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5 Questions to Ask Before Building That SaaS

Many founders have invested in Startups and lived to regret. We don't want that to be you. Here are five questions that will save you the trouble.

Sandra D.

Sandra D.

Chief Early Marketer & Co-founder

February 05, 2024

Although exciting, embarking on a Software as a Service (SaaS) project is unpredictable. It can be either a successful venture or a total failure.

You need to pause and consider some factors to avoid a crushing blow to your ego and resources. Here are five essential questions to ask yourself before setting sail:


0. Does it Solve a Problem?

There are many problems in the world, and someone needs to solve them. You need to ask yourself: Does your SaaS solve a genuine problem, or is it just another clone?

Before you start building, assess whether your product solves a genuine need in the market. Research and uncover the pain points of your potential clientele.

You can use competing products to uncover the problems and loopholes you can incorporate into your product. Listen to customer feedback and align your product and marketing with the desired changes.

If you have a prototype ready, test the waters on a selection of your target audience. You can seek their opinions about the product and its potential in the market.

Keep the founders' ego aside and listen to your clients; their opinions form an excellent foundation for your product.

1. Do You Have the Expertise

There's a time in everyone’s life when you want to build something that changes the world. But do you or your team have the expertise to build and maintain a technical product?

To build and scale a successful SaaS requires expertise in various areas. For every business idea, you need to consider the required technology, challenges, and maintenance needs. You can consider outsourcing or hiring the necessary talent if in-house expertise is unavailable.

2. What's Your Target Audience

Once you have established a need for your product, focus on a particular target audience. One mistake many founders make is to target everyone. Targeting everyone might sound convenient, but it messes up the marketing strategy.

A SaaS with a defined target audience can tailor its products to cater to the needs of that clientele. This includes the software, marketing, and sales strategy.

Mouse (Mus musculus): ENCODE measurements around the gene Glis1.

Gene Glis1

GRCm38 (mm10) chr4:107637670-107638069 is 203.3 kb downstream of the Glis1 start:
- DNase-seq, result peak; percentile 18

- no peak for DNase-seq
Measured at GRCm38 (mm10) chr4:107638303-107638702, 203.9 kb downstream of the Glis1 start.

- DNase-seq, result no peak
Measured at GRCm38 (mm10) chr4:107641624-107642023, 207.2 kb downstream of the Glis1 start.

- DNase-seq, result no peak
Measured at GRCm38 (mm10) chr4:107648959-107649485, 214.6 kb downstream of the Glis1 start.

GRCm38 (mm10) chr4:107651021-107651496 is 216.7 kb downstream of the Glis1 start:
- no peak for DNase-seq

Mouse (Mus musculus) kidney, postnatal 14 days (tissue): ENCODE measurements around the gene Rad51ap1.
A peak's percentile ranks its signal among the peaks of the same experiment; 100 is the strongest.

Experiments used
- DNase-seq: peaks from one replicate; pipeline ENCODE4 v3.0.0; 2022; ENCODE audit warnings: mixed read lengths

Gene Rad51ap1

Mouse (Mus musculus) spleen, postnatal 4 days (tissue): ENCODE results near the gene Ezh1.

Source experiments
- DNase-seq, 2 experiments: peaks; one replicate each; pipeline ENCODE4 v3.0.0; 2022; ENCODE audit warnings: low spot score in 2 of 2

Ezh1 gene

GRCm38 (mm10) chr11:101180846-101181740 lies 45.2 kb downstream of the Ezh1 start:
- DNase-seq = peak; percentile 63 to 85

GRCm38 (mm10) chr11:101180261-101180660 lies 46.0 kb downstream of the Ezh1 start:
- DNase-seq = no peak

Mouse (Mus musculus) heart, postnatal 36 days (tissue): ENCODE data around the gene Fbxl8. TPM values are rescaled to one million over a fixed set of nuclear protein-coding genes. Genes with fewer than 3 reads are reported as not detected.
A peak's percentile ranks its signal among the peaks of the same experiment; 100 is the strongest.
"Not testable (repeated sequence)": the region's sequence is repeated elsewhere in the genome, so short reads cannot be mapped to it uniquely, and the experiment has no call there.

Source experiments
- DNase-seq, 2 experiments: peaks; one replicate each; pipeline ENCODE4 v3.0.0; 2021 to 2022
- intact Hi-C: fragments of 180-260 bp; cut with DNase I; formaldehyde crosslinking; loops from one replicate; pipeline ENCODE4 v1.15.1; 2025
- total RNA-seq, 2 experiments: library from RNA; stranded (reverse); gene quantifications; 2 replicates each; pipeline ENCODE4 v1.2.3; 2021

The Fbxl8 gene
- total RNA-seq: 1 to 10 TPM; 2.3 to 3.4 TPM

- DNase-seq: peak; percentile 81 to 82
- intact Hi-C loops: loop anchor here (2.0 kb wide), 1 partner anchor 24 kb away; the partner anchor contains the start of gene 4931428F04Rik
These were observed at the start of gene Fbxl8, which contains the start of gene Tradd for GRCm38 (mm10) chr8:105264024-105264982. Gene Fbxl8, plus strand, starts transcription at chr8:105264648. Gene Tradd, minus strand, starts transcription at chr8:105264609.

Narrowing down to a clientele helps define your marketing strategy by setting objectives that target a particular group. This group will determine the overall success of your product.

3. Is There Market Demand

After identifying the product's need, you should gauge market demand. Will people use the product? Are people willing to spend money on it? You can test the market through market research. It helps if you have a prototype to allow people to interact with it.

Analyze the market research data to determine how many people have adopted the product. Collect the feedback and make your product better.

It also helps to study your competition and compare your product with theirs. You can then leverage their weaknesses to create a better product. Market research helps to understand the market demand and position your product for long-term viability in the market.

4. Are There Similar Products

Analyze your competition to see if your product stands out. Who are your competitors, and how does your SaaS stand out?

Studying existing solutions in the market helps to identify unique features for your product. Highlight the best features of your product, what makes your product unique? Also, determine how valuable it is compared to the existing options.

5. What's the Cost?

Building a technical product will cost you money. Even if you build using open-source software, you still need capital to host and scale the application.

You want to start making profit as soon as possible. Ideally, the product should support its overall expenses even if you are not making much profit.

Develop a monetization strategy. Research your target audience's pricing expectations and set your prices accordingly. Consider having tiered pricing models, subscriptions, and other revenue streams for your product. These strategies will help you break even and profit as soon as possible.

What it Takes to Build a Successful SaaS

In summary, building a successful SaaS takes more than just wishful thinking. You need to do due diligence to validate assumptions through user input and market research. Having an MVP (minimal viable product) also helps you test your concept on the target audience.

These practices help to reduce the risk of investing time and money in a product that may not meet market expectations. You will also make informed decisions to pivot the success of your SaaS.




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Sandra D.

Sandra D.

Chief Early Marketer & Co-founder

Sandra is a tech enthusiast who loves writing. For leisure, She enjoys a good thriller, hugging trees, and hiking.

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